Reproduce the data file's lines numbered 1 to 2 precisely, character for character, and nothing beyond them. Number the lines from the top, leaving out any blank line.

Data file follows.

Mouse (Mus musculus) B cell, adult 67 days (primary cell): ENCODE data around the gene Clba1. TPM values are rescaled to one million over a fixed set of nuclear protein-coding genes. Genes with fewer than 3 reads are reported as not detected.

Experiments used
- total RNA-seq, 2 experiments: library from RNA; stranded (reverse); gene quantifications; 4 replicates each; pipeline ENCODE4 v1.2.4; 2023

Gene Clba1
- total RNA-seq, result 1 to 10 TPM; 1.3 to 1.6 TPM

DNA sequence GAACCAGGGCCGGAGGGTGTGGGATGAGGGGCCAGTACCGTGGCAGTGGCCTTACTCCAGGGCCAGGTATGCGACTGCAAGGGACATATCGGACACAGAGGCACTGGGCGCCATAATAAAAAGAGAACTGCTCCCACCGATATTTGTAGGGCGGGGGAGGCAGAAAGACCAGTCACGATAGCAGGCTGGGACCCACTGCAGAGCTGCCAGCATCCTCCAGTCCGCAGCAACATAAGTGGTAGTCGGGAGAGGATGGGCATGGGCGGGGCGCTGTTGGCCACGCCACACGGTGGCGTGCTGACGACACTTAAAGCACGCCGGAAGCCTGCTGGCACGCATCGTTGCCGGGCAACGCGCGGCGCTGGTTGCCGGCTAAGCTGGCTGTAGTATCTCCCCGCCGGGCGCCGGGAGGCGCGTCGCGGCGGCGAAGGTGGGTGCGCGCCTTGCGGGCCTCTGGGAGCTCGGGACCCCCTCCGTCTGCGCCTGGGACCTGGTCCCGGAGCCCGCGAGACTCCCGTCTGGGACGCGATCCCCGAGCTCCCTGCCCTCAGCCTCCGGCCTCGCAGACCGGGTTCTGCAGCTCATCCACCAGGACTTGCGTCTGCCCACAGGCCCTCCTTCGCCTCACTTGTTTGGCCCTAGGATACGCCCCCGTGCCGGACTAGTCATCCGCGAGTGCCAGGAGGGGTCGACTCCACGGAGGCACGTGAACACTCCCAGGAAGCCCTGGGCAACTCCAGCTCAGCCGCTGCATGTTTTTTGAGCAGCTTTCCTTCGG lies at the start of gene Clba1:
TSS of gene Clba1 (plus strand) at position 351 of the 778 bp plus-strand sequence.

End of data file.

Mouse (Mus musculus) B cell, adult 67 days (primary cell): ENCODE data around the gene Clba1. TPM values are rescaled to one million over a fixed set of nuclear protein-coding genes. Genes with fewer than 3 reads are reported as not detected.

Experiments used